Quantcast
Connect with us

Mexico’s Zetas drug cartel strikes gold in the coal business

Published

on

They may be known for flashy cars and state of the art weaponry, but Mexican druglords have found an earthy new source of wealth: dirty old coal.

They are mining it themselves in a coal-rich area along the US border or buying it from small mine operators, then reselling it to a state-owned company at fabulous margins that can see them make a profit 30 times greater than their initial investment.

Along the way, besides the earth’s black bounty, the druglords are seeking to reap credibility as legitimate business people.

First word of the Zetas drug cartel’s presence in mining-heavy Coahuila state came in October from a former governor, Humberto Moreira, who blamed the notoriously violent group for his son’s death.

The Mexican Mining Association says Mexico produces 15 million tonnes of coal a year, worth $3.8 billion. About 95 percent of it comes from Coahuila.

Reforma newspaper says the Zetas produce or buy 10,000 tonnes of coal a week. Selling it at their inflated prices, that means yearly revenue of $22 million to $25 million.

ADVERTISEMENT

The Zetas were created for former Mexican military special forces operatives who worked for the Gulf cartel. But they broke away from that group to control lucrative drug trafficking routes to the United States and engage in other crimes such as extortion, people trafficking and fuel theft.

“The Zetas are the first Mexican cartel to diversify from drugs into other areas,” said Tomas Borges, author of a book on the cartels.

Zetas leader Heriberto Lazcano was shot and killed by authorities October 7 in the coal mining town of Progreso. Hi body was later stolen by armed men.

Moreira says the drug lord had his own coal pit in the region.

ADVERTISEMENT

But the Zetas presence is not new. Raul Vera, bishop of Coahuila’s capital Saltillo, said drug traffickers have been digging coal for years and doing it in areas where it is illegal.

“It is an open secret that drug traffickers are infiltrating the coal mines. But since Moreira spoke out, we have seen police and military around and we know they arrested several people,” a coal industry businessman in Agujita said on condition of anonymity.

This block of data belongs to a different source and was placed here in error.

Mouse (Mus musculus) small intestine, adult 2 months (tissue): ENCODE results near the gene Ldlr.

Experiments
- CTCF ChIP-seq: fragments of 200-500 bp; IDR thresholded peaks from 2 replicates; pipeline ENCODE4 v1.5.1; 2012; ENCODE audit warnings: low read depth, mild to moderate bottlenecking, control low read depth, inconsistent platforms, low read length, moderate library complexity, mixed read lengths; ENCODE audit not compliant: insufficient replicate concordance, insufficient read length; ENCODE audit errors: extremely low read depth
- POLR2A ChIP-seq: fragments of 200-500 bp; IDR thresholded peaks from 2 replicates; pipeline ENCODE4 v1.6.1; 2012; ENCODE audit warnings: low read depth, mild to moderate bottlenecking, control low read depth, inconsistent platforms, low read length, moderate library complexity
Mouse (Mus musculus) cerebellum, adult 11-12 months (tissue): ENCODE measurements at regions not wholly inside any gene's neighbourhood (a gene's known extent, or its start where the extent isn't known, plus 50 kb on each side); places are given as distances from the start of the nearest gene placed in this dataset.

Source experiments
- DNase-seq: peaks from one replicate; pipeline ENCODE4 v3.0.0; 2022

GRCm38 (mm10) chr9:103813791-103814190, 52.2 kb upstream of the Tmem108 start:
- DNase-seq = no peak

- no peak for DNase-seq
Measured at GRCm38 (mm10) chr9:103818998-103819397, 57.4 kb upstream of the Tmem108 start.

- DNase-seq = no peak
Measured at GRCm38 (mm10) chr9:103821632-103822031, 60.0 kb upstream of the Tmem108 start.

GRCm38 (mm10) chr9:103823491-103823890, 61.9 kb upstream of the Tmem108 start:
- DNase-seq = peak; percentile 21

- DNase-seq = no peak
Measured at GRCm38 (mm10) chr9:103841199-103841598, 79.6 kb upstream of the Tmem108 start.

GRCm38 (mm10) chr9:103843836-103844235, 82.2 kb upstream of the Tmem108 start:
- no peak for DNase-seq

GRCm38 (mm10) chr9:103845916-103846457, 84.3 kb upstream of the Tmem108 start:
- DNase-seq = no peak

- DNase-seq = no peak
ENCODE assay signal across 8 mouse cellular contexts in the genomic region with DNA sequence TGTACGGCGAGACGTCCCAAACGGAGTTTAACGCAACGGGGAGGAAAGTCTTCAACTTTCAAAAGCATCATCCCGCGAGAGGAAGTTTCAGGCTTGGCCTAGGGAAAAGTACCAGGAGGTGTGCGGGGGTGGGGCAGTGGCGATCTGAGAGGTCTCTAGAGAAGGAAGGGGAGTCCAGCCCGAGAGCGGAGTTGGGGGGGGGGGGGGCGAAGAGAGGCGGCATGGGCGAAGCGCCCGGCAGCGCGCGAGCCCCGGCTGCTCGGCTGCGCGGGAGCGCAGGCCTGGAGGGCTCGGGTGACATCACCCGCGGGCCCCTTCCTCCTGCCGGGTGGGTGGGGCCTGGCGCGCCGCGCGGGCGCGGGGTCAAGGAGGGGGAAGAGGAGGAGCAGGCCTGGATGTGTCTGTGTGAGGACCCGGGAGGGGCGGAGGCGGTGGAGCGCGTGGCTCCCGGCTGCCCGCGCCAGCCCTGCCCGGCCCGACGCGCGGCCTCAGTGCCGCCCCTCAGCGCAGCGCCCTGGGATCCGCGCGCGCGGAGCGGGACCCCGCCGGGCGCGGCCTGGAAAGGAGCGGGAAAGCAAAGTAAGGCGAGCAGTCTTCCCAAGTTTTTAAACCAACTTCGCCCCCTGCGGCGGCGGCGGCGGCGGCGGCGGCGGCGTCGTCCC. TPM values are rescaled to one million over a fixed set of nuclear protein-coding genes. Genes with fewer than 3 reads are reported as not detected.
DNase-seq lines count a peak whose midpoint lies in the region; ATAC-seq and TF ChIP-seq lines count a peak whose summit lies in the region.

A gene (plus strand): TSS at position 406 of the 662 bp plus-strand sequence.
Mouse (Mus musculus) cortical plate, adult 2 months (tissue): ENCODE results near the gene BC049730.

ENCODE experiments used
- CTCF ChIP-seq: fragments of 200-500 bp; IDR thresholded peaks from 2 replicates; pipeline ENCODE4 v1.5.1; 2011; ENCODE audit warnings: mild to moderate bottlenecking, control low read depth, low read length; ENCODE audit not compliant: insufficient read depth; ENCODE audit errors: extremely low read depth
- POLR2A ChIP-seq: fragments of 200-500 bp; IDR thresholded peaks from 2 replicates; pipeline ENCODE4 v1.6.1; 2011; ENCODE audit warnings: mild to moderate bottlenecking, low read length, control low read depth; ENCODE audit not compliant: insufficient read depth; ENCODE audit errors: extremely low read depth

Highway 57 heading north to the United States runs through a dusty black area where piles of coal from small, precariously operated mines dot the landscape. Fatal accidents are common.

Trucks loaded with coal are stopped at checkpoints manned by soldiers looking for drug traffickers and drug shipments.

ADVERTISEMENT

Since the Zetas discovered coal, violence has been on the rise, especially in a town of 150,000 called Piedras Negras, or black stones.

For drug cartels, diversification is almost a natural evolution, said Antonio Mazzitelli of the United Nations Office on Drugs and Crime.

In Colombia, for instance, traffickers infiltrated gold and coal mines and also dealt in oil.

“Corruption is their main tool for doing business, and also violence, if necessary,” Mazzitelli said.

ADVERTISEMENT

Legitimate businesses help cartels launder money and bring in extra revenue, added Eduardo Salcedo, a Colombian who co-authored of a book on how drug cartels have reshaped Colombia, Guatemala and Mexico.

Such business activities allow them not just to bring in more money “but above all gain social and political legitimacy,” Salcedo said.

Traffickers want to be able to “legalize their leaders and activities and join the formal economy, and be able to operate in society in a more relaxed way,” he explained.

But that quiet end does not always involve peaceful means.

ADVERTISEMENT

Traffickers sometimes kidnap, mug or even kill miners and their bosses, or force them into business-sharing agreements, said Salcedo.